It’s an arcane economics debate with all-too-real implications for U.S. monetary policy: Is high unemployment primarily the result of “structural” factors like skills mismatches and difficulties relocating, or is it largely due to insufficient consumer demand in a weak economic recovery?
The answer to that question may help determine how much further the Federal Reserve is willing to push its unconventional measures to bring down the jobless rate, currently stuck at 8.2 percent. If unemployment is cyclical, economists say, it would be more likely to respond to looser monetary conditions.
Research from Berkeley professor Jesse Rothstein, published earlier this year and featured recently on the National Bureau of Economic Research’s website, represents one of the most thorough academic efforts to date to discredit the structuralist version of events.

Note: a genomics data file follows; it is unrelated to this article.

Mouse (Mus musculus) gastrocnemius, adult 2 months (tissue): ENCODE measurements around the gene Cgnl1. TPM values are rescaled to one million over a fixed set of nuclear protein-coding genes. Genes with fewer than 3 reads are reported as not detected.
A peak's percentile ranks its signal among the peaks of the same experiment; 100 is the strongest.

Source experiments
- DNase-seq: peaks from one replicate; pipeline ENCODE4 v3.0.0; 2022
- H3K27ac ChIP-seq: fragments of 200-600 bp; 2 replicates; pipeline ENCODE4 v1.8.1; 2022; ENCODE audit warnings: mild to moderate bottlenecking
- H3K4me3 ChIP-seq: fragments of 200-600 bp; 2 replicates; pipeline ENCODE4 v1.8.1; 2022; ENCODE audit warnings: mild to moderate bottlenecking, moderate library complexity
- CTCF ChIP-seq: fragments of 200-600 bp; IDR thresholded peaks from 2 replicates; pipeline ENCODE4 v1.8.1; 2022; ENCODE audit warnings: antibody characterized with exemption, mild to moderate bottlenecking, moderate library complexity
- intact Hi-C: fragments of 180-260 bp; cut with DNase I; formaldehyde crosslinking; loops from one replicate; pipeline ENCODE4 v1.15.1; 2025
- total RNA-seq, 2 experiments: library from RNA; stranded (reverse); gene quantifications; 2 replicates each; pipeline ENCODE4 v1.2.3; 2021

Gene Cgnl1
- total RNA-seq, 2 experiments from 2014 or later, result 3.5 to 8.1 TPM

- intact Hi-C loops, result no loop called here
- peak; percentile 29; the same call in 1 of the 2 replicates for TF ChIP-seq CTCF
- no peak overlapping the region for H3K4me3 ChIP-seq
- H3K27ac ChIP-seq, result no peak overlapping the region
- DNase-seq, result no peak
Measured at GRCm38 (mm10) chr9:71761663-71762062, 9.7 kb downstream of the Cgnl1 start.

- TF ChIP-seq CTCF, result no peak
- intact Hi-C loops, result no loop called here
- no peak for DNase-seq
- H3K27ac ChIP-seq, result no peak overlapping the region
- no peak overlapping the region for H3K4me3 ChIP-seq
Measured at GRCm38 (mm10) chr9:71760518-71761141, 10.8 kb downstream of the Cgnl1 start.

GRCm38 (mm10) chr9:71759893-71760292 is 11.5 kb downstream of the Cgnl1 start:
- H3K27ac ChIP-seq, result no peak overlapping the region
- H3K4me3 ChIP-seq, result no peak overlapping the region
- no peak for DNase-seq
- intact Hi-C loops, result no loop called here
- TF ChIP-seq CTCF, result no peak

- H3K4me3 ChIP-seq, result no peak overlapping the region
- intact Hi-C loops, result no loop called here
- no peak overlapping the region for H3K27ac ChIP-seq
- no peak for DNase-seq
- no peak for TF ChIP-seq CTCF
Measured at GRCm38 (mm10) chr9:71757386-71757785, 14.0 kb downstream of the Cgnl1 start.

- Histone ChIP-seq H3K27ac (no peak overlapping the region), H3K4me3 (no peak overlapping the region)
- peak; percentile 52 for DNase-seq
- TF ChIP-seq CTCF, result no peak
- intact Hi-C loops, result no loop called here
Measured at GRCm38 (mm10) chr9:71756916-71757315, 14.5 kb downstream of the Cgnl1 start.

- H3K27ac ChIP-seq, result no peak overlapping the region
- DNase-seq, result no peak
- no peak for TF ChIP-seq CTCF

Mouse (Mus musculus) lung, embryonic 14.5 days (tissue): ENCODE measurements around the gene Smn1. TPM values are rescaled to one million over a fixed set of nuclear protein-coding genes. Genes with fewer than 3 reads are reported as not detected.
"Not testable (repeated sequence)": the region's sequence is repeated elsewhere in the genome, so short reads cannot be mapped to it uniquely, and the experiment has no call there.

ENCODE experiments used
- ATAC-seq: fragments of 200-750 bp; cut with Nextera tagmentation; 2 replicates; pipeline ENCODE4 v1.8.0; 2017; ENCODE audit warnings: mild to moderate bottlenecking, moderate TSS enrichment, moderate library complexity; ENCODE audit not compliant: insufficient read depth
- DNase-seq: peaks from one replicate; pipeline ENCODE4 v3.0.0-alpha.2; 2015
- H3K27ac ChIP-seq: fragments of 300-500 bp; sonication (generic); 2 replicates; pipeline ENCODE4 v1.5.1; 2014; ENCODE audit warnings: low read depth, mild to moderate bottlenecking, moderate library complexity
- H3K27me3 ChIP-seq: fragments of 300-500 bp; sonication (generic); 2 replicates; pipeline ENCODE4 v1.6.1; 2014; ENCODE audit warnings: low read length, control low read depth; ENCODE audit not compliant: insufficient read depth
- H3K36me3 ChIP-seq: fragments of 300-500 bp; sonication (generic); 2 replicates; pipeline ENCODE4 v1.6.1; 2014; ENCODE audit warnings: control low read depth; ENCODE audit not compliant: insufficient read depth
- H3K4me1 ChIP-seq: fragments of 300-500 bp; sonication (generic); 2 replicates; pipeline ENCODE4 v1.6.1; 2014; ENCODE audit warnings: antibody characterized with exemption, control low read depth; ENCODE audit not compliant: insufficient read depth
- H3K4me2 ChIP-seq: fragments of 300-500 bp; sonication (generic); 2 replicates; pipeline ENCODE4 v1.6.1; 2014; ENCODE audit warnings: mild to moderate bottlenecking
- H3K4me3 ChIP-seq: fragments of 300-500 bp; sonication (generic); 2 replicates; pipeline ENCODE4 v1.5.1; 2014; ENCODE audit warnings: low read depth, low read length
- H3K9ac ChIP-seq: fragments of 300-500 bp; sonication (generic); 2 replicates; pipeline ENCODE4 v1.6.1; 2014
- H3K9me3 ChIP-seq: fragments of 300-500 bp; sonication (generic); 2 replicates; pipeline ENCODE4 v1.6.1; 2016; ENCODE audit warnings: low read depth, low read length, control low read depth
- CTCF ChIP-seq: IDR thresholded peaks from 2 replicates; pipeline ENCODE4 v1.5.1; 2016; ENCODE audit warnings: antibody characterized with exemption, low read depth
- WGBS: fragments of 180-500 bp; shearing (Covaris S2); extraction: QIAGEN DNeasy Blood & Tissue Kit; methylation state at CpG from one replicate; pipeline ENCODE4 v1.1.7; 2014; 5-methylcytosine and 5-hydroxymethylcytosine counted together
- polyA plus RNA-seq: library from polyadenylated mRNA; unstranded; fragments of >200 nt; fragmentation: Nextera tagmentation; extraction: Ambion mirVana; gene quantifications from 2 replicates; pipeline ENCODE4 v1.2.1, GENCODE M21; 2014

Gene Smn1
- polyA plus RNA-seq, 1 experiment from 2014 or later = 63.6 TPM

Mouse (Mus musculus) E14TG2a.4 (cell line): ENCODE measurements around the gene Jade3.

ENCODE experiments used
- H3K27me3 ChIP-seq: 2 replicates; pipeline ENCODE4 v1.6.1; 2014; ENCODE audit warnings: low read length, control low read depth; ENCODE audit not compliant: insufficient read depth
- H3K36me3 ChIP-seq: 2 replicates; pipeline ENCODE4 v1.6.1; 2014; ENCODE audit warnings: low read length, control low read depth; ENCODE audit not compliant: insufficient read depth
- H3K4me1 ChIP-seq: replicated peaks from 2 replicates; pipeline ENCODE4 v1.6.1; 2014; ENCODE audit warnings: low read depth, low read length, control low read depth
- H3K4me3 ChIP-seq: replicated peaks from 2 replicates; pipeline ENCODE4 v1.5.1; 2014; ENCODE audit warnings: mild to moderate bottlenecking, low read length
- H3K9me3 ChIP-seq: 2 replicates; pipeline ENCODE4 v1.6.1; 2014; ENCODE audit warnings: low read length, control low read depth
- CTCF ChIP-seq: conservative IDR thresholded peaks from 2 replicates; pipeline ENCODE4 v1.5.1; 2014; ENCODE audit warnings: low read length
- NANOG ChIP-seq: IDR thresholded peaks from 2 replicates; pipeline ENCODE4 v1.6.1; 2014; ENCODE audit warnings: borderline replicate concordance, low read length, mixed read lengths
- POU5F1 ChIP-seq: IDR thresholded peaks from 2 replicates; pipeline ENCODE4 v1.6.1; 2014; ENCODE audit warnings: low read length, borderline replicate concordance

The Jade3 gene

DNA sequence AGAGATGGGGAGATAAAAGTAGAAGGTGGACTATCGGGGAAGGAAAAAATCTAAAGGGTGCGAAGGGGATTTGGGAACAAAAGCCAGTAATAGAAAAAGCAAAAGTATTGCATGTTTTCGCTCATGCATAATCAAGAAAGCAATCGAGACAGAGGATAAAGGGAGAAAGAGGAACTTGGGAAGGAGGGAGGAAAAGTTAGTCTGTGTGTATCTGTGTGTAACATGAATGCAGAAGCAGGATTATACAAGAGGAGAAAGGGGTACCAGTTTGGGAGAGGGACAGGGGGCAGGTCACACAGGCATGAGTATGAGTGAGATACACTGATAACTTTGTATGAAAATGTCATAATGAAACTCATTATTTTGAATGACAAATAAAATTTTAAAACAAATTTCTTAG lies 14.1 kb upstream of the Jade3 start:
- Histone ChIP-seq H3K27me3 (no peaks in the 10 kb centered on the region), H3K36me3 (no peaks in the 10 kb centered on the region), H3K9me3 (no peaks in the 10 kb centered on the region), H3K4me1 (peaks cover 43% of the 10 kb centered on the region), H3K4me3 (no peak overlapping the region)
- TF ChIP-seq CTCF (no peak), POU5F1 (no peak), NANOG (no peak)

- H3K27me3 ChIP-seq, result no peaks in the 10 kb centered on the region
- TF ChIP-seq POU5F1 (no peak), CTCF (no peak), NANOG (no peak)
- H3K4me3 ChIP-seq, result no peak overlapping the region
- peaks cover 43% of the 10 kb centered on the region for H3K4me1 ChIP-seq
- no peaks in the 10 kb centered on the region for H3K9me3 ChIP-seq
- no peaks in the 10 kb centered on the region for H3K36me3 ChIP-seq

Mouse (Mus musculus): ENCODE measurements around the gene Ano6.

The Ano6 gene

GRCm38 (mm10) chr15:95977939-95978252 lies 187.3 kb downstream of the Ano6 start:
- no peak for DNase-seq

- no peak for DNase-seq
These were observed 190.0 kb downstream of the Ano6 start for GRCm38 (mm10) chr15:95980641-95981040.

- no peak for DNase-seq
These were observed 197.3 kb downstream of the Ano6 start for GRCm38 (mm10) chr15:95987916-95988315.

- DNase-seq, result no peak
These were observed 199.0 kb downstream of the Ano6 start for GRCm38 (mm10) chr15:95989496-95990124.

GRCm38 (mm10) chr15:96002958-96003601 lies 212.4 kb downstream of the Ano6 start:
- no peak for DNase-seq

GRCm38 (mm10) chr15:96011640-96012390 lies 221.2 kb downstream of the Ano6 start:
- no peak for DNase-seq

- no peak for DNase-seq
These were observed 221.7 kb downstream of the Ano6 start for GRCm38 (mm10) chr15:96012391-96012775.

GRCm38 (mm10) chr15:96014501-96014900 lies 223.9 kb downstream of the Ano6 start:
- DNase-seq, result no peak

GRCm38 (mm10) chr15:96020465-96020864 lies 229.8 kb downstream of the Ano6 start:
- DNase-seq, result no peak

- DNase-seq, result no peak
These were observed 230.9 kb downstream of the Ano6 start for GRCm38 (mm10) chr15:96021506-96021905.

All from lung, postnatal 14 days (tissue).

Four years after the beginning of the Great Recession, the labor market remains historically weak. Many observers have concluded that “structural” impediments to recovery bear some of the blame. This paper reviews such structural explanations. I find that there is little evidence supporting these hypotheses, and that the bulk of the evidence is more consistent with the hypothesis that continued poor performance is primarily attributable to shortfalls in the aggregate demand for labor.
Jeffrey Lacker, the Richmond Fed’s hawkish president, is a key proponent of the structural view, arguing this week that the U.S. unemployment rate is about as low as it can be right now without generating undue inflation pressures. In a May speech in Greensboro, North Carolina, Lacker made the case for why monetary policy was powerless to address the ailing jobs market despite the central bank’s dual mandate of maximum sustainable employment and low inflation.